Narwhals use ice fissures or holes to travel from pack ice to inshore seas in the winter. In the spring, they migrate to coastal areas, and in the fall, to open waters.


In their wintering seas, narwhals dive to depths of at least 2,620 feet at least fifteen times each day so they can feed, with many dives exceeding 4,920 feet.


Narwhals, like most toothed whales, use sound to navigate and seek food. Narwhal vocal repertoires are like those of closely related belugas, with similar whistle frequencies and durations. However, beluga whistles may have a wider frequency range and more varied whistle shapes.

How Long Has the Narwhal Been in Existence?

Narwhal, male Monodon monoceros swimming in the ocean

The narwhal was one of several species reported by Carl Linnaeus in his landmark 1758 Systema Naturae.

©Dotted Yeti/

Although we don’t know for sure how long the narwhal has been in existence, we know that narwhals are legendary animals, playing a part in history and folklore. The narwhal was one of several species reported by Carl Linnaeus in his landmark 1758 Systema Naturae 10th edition. The name derives from the Old Norse word nár, meaning “corpse,” so named because its skin resembles a human corpse.

The Vikings and other northern traders believed that narwhal horns had mystical abilities, such as the capacity to neutralize poison and cure melancholia. The tusks were make-shift cups that neutralized any toxicity in the drink. In 1555, Olaus Magnus correctly characterized a “narwal” as a fish-like monster with a horn on its head. Sir Humphrey Gilbert presented Queen Elizabeth I with a sterling narwhal tusk, for which she paid 10,000 pounds, the equivalent cost of a castle!

An enormous marine creature was described in Jules Verne’s novel Twenty Thousand Leagues Under the Sea. The narwhal was among two explanations for it. Originally, Verne stated that it would have been 60 feet long.

Is the Narwhal a Threatened Species?

Narwhal, male Monodon monoceros swimming in the ocean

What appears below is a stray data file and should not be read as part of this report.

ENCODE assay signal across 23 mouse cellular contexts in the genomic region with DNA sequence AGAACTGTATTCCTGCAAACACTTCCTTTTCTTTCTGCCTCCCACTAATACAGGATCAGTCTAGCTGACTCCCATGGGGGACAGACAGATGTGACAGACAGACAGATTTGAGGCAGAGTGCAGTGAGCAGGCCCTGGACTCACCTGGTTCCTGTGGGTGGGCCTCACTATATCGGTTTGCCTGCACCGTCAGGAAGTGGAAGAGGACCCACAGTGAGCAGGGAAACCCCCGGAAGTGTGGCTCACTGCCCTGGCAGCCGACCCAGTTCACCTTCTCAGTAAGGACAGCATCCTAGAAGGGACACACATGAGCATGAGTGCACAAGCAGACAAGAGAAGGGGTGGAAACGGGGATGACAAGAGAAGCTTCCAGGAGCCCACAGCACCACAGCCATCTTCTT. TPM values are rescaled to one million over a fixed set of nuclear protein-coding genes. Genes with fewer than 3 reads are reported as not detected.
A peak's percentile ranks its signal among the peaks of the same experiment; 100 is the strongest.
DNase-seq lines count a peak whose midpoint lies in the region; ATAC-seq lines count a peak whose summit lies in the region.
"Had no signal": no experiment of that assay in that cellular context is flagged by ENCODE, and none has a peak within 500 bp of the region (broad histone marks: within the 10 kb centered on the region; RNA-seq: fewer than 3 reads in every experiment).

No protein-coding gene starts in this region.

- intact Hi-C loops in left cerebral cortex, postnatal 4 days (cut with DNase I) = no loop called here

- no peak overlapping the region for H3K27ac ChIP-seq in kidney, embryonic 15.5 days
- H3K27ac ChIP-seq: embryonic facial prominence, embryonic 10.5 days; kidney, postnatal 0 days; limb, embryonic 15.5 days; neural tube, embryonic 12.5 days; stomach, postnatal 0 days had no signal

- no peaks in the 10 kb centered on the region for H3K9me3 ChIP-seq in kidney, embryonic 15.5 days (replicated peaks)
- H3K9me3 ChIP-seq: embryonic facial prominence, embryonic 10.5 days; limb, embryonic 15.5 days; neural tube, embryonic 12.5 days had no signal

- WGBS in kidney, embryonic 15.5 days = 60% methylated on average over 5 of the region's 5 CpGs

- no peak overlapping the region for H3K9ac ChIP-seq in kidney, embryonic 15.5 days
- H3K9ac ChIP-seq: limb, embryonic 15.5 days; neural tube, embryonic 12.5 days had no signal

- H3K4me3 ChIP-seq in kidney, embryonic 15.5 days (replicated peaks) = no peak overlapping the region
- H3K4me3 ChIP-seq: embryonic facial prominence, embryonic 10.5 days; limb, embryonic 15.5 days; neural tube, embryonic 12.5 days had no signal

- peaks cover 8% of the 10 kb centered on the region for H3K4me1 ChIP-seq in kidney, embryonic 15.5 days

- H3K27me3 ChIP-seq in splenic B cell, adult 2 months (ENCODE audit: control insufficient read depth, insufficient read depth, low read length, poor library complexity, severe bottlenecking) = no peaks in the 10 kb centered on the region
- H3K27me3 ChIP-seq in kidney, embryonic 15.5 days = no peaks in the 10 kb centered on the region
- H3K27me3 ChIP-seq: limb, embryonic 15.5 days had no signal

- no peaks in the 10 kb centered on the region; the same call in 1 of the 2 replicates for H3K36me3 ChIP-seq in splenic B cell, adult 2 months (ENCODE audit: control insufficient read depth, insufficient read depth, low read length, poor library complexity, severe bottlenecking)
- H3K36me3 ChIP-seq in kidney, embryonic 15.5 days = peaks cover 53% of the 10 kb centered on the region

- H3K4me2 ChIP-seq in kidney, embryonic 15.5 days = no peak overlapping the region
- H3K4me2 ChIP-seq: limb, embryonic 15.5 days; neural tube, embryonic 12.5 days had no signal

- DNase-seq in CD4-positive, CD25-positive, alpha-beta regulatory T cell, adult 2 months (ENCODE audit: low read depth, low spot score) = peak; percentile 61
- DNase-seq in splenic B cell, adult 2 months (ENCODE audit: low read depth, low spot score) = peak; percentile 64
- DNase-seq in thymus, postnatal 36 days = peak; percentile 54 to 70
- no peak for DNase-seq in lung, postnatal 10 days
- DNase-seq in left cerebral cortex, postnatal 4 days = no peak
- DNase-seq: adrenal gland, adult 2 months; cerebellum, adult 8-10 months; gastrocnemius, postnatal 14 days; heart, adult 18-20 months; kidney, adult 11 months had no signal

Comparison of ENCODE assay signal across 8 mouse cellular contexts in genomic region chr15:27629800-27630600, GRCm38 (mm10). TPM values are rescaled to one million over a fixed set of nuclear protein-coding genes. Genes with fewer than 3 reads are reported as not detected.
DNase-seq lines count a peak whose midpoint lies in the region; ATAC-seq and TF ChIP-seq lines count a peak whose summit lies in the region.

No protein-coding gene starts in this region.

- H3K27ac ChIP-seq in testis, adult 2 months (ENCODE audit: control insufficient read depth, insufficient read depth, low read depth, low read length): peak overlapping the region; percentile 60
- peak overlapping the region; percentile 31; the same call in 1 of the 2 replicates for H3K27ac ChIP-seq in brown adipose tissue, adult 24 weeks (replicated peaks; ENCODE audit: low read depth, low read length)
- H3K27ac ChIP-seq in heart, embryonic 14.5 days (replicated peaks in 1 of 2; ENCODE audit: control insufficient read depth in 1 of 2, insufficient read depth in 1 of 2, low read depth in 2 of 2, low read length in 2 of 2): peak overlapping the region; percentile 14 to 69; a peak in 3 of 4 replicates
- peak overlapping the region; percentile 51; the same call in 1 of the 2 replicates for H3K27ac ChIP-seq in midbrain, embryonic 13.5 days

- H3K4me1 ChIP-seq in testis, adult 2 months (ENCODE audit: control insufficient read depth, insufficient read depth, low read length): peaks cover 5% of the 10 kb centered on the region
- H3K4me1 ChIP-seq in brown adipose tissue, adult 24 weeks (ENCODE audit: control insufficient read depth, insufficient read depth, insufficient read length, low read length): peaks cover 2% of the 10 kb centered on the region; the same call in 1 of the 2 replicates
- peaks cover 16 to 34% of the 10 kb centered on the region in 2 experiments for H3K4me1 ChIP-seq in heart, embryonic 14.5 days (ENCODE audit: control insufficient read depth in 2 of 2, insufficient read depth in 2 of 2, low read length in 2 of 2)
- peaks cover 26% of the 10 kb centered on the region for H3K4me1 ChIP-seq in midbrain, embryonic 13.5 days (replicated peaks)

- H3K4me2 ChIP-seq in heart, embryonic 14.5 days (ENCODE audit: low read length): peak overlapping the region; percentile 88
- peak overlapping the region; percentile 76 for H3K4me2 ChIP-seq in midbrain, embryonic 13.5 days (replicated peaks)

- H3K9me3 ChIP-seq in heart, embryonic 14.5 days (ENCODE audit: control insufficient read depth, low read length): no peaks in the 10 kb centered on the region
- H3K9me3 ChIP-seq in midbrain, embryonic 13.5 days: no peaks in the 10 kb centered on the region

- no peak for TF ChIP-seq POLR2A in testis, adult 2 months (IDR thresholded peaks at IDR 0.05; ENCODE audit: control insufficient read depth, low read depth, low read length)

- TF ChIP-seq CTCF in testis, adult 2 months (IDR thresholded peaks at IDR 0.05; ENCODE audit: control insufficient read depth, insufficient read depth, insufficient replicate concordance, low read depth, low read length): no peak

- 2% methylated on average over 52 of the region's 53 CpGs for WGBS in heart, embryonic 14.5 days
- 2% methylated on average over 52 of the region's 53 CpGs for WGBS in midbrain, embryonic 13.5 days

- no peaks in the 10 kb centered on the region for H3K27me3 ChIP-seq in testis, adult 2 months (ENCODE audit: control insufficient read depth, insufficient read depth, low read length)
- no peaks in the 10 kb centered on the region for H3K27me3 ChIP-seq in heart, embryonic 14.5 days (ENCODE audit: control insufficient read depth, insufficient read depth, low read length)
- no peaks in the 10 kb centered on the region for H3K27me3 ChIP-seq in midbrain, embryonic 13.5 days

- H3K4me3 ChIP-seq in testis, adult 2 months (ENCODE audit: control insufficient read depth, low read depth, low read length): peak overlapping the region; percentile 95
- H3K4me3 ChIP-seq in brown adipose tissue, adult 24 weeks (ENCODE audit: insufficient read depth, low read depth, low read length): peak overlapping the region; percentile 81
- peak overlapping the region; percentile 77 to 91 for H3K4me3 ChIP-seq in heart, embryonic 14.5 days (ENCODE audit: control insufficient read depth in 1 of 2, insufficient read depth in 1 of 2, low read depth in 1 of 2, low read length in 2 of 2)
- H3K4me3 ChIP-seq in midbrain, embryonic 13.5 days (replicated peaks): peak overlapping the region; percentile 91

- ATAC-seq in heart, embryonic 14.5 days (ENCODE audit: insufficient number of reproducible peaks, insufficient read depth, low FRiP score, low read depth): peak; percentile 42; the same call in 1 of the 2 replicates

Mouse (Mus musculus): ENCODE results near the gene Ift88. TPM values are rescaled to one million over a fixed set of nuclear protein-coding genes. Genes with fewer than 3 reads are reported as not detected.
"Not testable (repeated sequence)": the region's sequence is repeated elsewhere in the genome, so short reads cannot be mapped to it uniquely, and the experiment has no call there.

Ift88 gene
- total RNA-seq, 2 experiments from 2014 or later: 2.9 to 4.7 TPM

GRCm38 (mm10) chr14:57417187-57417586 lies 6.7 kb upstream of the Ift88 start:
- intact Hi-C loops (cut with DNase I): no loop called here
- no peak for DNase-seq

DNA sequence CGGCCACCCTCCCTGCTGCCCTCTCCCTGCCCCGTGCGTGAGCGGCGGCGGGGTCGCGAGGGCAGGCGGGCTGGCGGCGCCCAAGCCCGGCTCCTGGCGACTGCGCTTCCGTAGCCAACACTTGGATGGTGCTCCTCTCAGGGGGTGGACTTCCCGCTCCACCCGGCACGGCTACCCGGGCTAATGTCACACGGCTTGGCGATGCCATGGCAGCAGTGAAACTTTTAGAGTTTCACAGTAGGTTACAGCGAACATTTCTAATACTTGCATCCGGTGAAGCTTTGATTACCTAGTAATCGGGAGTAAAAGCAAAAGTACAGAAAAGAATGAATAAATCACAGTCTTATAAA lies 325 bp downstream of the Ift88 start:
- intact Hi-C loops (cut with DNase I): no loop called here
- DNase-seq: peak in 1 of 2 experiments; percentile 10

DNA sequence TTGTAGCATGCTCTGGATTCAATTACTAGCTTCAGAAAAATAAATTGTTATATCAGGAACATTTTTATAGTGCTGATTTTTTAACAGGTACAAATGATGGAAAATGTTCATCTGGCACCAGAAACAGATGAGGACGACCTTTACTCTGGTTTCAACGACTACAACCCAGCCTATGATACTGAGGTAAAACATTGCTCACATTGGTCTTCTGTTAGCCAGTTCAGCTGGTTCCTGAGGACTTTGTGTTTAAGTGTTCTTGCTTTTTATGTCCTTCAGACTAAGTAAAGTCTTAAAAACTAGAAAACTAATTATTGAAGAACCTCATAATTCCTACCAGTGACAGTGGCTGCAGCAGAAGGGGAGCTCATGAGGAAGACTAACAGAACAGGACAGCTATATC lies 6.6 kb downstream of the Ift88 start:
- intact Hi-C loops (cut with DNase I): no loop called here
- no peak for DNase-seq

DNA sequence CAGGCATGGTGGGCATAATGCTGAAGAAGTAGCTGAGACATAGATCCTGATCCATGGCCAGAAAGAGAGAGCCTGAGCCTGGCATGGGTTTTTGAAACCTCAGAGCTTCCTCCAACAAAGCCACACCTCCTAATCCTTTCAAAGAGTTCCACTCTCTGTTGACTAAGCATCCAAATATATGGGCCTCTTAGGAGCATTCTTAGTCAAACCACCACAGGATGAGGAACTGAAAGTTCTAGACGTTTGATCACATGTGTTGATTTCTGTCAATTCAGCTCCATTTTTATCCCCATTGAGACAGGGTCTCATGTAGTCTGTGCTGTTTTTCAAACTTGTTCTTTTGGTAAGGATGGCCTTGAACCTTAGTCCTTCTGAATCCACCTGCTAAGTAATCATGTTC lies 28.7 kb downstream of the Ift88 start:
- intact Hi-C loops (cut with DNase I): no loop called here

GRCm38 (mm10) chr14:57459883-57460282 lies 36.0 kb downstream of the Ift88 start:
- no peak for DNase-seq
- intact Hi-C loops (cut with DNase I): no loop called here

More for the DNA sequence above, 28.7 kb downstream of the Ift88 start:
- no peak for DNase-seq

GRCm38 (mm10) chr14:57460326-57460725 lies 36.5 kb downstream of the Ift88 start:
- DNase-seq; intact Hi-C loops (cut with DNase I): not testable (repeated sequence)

Increased exposure to open water is an indirect threat for narwhals related to changes in sea ice.

©Dotted Yeti/

Are narwhals real, myth, or extinct? Narwhals are hunted for subsistence by only the indigenous Inuit people of the Arctic. Narwhals, like other sea mammals, have been extensively exploited for their abundant fat reserves. All parts of the narwhal are usable, including the meat, skin, blubber, and organs.

Increased exposure to open water is an indirect threat for narwhals due to changes in sea ice. In 2002, hunters in Siorapaluk reported an increase in narwhal catches that did not appear to be related to greater effort, hinting that climate change may be increasing the narwhal’s vulnerability to capture.

Additionally, seismic investigations conducted in conjunction with oil exploration have altered natural migration patterns.

The photo featured at the top of this post is ©

Share on:
About the Author

Jennifer Gaeng is a writer at A-Z-Animals focused on animals, lakes, and fishing. With over 15 years of collective experience in writing and researching, Jennifer has honed her skills in various niches, including nature, animals, family care, and self-care. Hailing from Missouri, Jennifer finds inspiration in spending quality time with her loved ones. Her creative spirit extends beyond her writing endeavors, as she finds joy in the art of drawing and immersing herself in the beauty of nature.

Thank you for reading! Have some feedback for us? Contact the AZ Animals editorial team.